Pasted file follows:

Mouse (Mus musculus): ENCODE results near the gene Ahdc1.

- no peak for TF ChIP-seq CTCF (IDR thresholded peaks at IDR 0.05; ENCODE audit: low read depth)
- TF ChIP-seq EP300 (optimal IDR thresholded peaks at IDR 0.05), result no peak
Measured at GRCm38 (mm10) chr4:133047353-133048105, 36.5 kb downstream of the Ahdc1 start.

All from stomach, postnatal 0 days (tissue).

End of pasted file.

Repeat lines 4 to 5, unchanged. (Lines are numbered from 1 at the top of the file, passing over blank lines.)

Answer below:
Measured at GRCm38 (mm10) chr4:133047353-133048105, 36.5 kb downstream of the Ahdc1 start.

All from stomach, postnatal 0 days (tissue).